Does Academia Slow Down Cures?
So, this has taken me awhile to post, and for those of you who read various and sundry science blogs regularly, this is probably old news. But I’ll post my thoughts anyway, because its my blog and I’ll do what I want */childish voice*.
Sharon Begley of Newsweek recently published an article asserting that academia and organized science essentially slows down the path from basic science to a meaningful “cure”. The crux of her argument: academic science as we currently know it emphasizes basic science and novel discoveries and de-emphasizes research around patient treatments and the like (the so called “translational research”). Her solution: an NIH director with a comittment to shepherd translational research forward.
Now, stuff like this is important to me, because when it comes down to it, Epidemiology as a field is almost entirely the kind of research Begley is convinced isn’t getting as much attention as it deserves. Rarely will you see a publication proposing a new mechanism on a molecular level or the like from your run of the mill case-control study. Often, our research is used to either inform research into those areas (“X is twice as likely as Y to have disease, how does that work?”) or to evaluate research that’s been done, as with clinical trials. So I should be totally on board this Translational Research Bandwagon.
Except I’m not. Or more accurately, I’m not for the reasons the article outlines.
Begley’s criticisms rely on some anecdotal stories from researchers, who either had a hard time getting their research funded, or found their translational research being published in “less prestigious” journals than their or others more basic science research. But there’s no evidence that this is a system-wide phenomena – indeed, I’d counter with my own anecdotes that translational research is currently the new golden child of the area of science I’m exposed to, and if its not going to cure kids with horrible cancers, we’re all only faintly interested. Either way, I have no idea which is actually true. As for the journal publications – even if we accept that Impact Factor is a good way to rank the quality of a journal (it isn’t) – her example doesn’t necessarily support her conclusions.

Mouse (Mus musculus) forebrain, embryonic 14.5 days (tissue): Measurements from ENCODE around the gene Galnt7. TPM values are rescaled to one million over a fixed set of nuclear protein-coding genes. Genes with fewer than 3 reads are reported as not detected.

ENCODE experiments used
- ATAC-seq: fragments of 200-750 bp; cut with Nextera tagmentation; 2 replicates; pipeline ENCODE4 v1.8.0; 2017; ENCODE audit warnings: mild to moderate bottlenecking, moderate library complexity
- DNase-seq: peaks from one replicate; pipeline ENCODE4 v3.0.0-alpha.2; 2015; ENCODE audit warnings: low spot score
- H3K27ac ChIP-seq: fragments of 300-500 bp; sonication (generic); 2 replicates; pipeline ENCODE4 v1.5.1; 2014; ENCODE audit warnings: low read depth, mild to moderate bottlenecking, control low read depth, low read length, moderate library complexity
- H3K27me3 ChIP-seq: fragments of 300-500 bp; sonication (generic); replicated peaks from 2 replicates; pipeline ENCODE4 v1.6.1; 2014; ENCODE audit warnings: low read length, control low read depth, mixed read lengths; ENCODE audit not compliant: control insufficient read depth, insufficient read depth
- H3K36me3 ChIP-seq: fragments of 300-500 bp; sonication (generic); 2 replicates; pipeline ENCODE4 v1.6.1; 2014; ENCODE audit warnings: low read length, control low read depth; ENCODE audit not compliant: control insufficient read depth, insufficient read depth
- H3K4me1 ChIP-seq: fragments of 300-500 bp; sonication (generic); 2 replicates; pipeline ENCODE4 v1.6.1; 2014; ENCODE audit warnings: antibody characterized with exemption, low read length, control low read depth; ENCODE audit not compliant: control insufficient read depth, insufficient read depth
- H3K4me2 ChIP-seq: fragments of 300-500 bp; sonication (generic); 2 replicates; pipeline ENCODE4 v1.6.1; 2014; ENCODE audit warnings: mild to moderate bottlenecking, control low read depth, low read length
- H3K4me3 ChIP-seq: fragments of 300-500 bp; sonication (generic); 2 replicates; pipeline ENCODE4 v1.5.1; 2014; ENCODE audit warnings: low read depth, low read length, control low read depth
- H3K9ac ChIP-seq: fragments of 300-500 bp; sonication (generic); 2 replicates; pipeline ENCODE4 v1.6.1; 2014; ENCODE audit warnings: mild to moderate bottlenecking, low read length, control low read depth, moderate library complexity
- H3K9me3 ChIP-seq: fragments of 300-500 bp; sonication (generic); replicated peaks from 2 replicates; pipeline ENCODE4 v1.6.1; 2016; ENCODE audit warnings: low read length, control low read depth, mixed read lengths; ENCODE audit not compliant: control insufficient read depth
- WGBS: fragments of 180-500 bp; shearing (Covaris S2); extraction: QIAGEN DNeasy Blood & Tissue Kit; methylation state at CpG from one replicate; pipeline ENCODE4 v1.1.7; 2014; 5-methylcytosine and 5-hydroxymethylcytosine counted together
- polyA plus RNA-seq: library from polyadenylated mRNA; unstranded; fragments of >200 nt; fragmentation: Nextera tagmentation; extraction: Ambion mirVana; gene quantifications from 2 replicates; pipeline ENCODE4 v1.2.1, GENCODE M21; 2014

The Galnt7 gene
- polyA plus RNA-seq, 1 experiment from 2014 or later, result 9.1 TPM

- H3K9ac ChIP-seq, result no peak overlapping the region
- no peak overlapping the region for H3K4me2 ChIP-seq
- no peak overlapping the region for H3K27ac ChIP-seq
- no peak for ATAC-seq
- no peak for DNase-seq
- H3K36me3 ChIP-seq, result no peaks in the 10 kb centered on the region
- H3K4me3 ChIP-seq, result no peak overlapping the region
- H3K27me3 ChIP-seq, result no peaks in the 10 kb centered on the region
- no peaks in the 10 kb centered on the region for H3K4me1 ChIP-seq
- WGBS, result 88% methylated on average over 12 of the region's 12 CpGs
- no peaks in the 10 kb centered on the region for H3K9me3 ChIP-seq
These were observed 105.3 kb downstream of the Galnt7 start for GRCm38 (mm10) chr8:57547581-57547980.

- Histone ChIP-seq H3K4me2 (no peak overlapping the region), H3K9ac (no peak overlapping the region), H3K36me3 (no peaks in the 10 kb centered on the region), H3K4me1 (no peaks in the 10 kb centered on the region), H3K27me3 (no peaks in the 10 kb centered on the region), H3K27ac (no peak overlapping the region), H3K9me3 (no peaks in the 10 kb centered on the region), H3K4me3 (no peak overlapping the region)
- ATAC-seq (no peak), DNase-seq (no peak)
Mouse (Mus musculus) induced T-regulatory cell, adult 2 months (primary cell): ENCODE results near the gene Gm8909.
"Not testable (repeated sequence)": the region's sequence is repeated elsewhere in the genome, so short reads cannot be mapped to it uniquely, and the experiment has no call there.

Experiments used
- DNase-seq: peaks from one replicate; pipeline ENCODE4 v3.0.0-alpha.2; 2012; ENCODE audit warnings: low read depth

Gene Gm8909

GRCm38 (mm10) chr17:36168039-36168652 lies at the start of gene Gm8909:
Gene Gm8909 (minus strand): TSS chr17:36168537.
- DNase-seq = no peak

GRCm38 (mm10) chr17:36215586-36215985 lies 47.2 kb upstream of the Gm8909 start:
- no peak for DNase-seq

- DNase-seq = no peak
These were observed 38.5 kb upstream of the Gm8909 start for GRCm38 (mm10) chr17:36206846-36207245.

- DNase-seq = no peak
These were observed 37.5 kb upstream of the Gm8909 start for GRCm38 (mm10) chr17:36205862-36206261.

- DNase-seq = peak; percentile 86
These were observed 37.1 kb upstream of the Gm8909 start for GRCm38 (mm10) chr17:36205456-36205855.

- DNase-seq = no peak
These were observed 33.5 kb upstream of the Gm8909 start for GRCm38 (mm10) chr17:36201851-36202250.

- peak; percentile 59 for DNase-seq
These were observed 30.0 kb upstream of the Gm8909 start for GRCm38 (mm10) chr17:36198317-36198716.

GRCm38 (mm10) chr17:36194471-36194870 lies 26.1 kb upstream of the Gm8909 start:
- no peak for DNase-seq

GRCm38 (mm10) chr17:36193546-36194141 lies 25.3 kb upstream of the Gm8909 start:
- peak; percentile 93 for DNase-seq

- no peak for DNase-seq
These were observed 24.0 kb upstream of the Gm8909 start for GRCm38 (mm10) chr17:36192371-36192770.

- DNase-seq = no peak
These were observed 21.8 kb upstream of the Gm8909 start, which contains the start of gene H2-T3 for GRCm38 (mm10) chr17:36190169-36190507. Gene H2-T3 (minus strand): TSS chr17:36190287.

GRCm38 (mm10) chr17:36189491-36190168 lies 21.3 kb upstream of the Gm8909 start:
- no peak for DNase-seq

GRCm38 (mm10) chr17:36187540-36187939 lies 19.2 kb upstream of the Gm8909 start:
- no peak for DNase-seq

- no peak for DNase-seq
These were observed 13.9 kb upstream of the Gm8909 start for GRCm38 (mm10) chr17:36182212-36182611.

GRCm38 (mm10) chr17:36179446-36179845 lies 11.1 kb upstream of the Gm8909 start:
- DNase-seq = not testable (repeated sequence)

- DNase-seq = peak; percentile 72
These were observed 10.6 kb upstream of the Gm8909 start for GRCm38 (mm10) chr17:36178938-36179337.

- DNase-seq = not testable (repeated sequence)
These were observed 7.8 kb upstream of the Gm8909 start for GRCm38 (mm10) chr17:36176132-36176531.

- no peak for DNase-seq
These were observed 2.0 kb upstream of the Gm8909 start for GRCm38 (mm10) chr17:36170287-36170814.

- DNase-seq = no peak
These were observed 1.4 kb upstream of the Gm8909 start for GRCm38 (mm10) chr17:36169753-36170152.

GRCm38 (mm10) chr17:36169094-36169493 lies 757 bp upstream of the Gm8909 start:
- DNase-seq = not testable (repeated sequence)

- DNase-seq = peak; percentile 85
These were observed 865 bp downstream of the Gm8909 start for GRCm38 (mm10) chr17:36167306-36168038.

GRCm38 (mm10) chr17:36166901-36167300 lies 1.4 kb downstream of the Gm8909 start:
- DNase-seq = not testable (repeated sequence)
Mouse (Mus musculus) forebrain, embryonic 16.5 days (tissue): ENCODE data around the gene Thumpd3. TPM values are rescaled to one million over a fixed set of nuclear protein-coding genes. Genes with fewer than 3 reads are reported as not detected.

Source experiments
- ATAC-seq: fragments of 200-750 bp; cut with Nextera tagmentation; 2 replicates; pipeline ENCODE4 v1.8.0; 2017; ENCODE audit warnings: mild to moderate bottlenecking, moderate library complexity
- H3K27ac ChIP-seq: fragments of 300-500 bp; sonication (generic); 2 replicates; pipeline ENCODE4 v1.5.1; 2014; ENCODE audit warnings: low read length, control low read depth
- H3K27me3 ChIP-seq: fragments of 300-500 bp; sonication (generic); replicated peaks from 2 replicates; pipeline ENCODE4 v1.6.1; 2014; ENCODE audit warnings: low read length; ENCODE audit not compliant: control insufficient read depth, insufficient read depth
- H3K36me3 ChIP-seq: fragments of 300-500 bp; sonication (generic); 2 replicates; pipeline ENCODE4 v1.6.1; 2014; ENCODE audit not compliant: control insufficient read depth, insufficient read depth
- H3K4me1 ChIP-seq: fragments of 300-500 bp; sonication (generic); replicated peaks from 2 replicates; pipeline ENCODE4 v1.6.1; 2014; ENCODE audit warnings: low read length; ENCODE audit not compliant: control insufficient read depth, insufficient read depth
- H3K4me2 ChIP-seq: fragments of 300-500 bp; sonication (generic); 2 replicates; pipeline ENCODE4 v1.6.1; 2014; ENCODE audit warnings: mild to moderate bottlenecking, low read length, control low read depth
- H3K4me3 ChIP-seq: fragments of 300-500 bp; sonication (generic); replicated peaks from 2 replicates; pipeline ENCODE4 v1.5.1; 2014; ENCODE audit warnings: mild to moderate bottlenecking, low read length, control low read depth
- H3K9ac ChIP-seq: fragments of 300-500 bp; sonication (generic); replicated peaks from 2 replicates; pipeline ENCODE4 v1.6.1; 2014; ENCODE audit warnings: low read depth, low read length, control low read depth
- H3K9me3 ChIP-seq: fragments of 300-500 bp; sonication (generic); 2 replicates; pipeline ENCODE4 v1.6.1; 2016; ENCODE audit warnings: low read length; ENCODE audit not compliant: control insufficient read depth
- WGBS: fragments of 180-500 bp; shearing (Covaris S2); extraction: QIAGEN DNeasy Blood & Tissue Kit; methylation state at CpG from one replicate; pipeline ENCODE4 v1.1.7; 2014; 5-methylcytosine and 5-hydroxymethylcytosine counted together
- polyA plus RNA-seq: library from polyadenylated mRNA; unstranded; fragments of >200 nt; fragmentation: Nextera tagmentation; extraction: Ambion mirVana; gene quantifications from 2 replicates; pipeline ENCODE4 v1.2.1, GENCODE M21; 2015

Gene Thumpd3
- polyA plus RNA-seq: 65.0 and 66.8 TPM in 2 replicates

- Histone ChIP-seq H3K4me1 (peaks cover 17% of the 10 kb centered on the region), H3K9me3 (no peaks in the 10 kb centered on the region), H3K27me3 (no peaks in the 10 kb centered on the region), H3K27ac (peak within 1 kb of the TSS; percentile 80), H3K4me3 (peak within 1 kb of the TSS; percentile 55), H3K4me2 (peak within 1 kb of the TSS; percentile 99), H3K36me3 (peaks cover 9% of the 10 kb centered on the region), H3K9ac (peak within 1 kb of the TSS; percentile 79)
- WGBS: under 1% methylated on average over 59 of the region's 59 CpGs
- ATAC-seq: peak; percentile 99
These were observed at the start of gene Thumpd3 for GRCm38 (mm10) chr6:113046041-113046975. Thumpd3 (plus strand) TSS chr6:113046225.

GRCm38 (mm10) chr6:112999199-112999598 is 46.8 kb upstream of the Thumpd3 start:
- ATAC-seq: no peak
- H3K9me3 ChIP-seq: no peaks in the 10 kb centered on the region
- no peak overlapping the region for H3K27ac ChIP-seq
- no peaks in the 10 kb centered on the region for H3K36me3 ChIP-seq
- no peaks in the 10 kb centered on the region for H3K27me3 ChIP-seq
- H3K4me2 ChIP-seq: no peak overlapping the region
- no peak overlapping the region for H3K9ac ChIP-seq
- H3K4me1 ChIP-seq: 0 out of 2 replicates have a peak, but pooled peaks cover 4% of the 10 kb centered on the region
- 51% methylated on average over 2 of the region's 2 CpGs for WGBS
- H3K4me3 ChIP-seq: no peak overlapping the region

In her article, she discusses a scientist who gets more “pure” findings published in a journal with a high Impact Factor ranking, and his applied research in a lower one, and suggests this is due to less interest in the applied research. But there’s myriad other explinations. Off the top of my head:
- The journals could have different niches. Perhaps the higher ranked journal specializes in basic science findings, and as such is cited often (the determinant of ones impact factor) because an article that appears there can be used for each and every “pure” or translational research publication in need of a citation for a potential causal mechanism.
- Perhaps the reseacher’s translational work is just not as good. Any truly basic, wet-lab research I did, for example, would (I hope) be inferior to any population-based epidemiology work I did, simply because I have vastly more training in the latter. It’s not outside the realm of possibility to suggest an outstanding basic science researcher may not produce quite as compelling work when they apply it to human populations.
- Luck. Seriously, peer review is a fuzzy process sometimes. Maybe a reviewer just didn’t like their study – or them. Maybe the journal doesn’t have room, or is trying to move in a new direction. Maybe the other paper got into a fairly prestigious journal through a curious channel – as with a paper I’ve written – and is essentially a single example of them playing in a higher league than their normally do.
I also thought it was funny to see some of the clinical and translational research journals refereed to as “low ranking”, which most people I work with would kill to see their articles there. I’d also like to note that the New England Journal of Medicine, JAMA, The Lancet etc. are all clinical and translational research focused, and one could make a decent career exclusively publishing there.
Now, I will admit that the NIH review process tends to favor basic science over translational research – its how the NIH is set up. And if you changed the incentives for that system, we would see more translational research. But I also think its disingenuous to suggest that basic and translational research are antagonistic systems. While they do compete for funding, they can’t survive without each other. Especially translational research – if you don’t have incremental but determined discoveries in the basic sciences, what exactly are you translating? Without bench science suggesting biological pathways, molecular targets and the like, pointing out population-level associations is just as uselessly self-indulgent as pursing purely laboratory knowledge with no concern for its application.
Filed under: Epidemiology, General, Grad School Life | 1 Comment